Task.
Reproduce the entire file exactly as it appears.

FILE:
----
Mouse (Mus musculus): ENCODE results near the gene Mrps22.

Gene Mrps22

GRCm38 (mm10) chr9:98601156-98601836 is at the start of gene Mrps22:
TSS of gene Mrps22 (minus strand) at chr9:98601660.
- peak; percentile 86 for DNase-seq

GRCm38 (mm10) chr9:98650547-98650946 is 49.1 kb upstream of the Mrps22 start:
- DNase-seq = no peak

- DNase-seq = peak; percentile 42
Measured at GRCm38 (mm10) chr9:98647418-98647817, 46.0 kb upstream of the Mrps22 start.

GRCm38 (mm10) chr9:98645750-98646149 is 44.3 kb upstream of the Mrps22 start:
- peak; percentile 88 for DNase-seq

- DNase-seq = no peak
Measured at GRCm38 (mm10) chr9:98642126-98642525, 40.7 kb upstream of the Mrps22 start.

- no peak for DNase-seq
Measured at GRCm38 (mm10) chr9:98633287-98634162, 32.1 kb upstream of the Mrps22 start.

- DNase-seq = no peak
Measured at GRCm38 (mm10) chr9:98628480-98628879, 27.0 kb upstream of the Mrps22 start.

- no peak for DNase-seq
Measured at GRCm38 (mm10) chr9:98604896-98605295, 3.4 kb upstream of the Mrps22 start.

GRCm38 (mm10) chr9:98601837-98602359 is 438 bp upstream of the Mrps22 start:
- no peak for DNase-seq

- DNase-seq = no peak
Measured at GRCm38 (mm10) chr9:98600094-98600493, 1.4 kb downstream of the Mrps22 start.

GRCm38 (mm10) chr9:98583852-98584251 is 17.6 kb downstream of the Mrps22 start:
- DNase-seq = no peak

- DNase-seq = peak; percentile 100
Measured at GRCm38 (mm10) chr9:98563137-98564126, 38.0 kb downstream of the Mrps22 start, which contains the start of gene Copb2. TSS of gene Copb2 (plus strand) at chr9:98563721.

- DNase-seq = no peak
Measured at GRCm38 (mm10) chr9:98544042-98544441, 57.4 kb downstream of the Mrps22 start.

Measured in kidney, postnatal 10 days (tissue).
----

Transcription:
Mouse (Mus musculus): ENCODE results near the gene Mrps22.

Gene Mrps22

GRCm38 (mm10) chr9:98601156-98601836 is at the start of gene Mrps22:
TSS of gene Mrps22 (minus strand) at chr9:98601660.
- peak; percentile 86 for DNase-seq

GRCm38 (mm10) chr9:98650547-98650946 is 49.1 kb upstream of the Mrps22 start:
- DNase-seq = no peak

- DNase-seq = peak; percentile 42
Measured at GRCm38 (mm10) chr9:98647418-98647817, 46.0 kb upstream of the Mrps22 start.

GRCm38 (mm10) chr9:98645750-98646149 is 44.3 kb upstream of the Mrps22 start:
- peak; percentile 88 for DNase-seq

- DNase-seq = no peak
Measured at GRCm38 (mm10) chr9:98642126-98642525, 40.7 kb upstream of the Mrps22 start.

- no peak for DNase-seq
Measured at GRCm38 (mm10) chr9:98633287-98634162, 32.1 kb upstream of the Mrps22 start.

- DNase-seq = no peak
Measured at GRCm38 (mm10) chr9:98628480-98628879, 27.0 kb upstream of the Mrps22 start.

- no peak for DNase-seq
Measured at GRCm38 (mm10) chr9:98604896-98605295, 3.4 kb upstream of the Mrps22 start.

GRCm38 (mm10) chr9:98601837-98602359 is 438 bp upstream of the Mrps22 start:
- no peak for DNase-seq

- DNase-seq = no peak
Measured at GRCm38 (mm10) chr9:98600094-98600493, 1.4 kb downstream of the Mrps22 start.

GRCm38 (mm10) chr9:98583852-98584251 is 17.6 kb downstream of the Mrps22 start:
- DNase-seq = no peak

- DNase-seq = peak; percentile 100
Measured at GRCm38 (mm10) chr9:98563137-98564126, 38.0 kb downstream of the Mrps22 start, which contains the start of gene Copb2. TSS of gene Copb2 (plus strand) at chr9:98563721.

- DNase-seq = no peak
Measured at GRCm38 (mm10) chr9:98544042-98544441, 57.4 kb downstream of the Mrps22 start.

Measured in kidney, postnatal 10 days (tissue).